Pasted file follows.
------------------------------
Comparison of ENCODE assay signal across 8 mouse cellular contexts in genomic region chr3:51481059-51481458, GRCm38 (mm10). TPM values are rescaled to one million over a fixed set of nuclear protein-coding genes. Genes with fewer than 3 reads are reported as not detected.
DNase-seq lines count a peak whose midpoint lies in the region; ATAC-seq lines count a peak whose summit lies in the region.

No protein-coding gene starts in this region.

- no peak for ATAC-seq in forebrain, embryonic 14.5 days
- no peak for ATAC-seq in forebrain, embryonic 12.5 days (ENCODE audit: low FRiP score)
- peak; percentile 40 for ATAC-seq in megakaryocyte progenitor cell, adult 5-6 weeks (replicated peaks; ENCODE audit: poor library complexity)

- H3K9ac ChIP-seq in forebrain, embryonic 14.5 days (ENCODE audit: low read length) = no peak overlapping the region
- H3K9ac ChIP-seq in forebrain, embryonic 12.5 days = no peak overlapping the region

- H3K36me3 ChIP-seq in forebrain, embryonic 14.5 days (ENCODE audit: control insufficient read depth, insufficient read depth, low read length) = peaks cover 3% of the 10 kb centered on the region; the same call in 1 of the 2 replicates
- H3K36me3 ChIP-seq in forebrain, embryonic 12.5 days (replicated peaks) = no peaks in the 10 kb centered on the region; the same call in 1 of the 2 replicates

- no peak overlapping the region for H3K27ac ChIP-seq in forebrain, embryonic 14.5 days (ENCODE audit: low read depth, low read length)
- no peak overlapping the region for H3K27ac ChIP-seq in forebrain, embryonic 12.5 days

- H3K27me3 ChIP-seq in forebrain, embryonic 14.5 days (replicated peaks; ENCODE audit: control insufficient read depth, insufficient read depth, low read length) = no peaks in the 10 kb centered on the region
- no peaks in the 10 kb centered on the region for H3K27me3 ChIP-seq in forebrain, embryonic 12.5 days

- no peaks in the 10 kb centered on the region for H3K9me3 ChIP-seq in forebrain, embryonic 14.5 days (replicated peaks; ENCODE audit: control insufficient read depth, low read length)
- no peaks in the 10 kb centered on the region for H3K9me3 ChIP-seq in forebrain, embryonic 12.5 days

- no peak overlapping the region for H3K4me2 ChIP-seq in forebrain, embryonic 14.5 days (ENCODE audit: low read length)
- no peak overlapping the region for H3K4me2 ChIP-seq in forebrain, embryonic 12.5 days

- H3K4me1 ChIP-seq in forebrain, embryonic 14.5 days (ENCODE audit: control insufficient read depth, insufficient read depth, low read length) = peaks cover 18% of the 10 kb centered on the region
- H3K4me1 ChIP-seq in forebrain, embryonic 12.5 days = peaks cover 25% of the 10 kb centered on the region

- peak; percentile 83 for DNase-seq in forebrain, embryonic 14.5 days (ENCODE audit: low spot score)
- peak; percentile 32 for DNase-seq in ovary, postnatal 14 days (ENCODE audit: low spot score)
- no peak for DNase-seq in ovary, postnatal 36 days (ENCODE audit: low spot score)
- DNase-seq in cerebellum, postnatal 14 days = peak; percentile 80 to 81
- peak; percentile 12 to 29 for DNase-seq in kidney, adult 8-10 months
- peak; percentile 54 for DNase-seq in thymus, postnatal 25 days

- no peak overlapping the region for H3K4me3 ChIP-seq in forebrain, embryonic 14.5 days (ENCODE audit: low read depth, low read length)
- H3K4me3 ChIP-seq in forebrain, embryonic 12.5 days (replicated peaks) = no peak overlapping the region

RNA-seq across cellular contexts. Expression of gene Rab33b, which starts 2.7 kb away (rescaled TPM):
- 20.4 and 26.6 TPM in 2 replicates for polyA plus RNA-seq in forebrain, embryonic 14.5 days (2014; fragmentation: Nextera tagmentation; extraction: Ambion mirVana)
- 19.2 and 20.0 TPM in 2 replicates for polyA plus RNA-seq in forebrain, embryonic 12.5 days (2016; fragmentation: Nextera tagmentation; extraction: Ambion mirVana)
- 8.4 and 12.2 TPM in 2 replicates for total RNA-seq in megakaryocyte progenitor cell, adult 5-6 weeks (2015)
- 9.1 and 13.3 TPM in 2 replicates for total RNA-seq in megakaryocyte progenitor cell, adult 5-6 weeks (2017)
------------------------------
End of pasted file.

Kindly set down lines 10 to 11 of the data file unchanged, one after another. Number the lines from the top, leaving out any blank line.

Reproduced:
- H3K36me3 ChIP-seq in forebrain, embryonic 12.5 days (replicated peaks) = no peaks in the 10 kb centered on the region; the same call in 1 of the 2 replicates

- no peak overlapping the region for H3K27ac ChIP-seq in forebrain, embryonic 14.5 days (ENCODE audit: low read depth, low read length)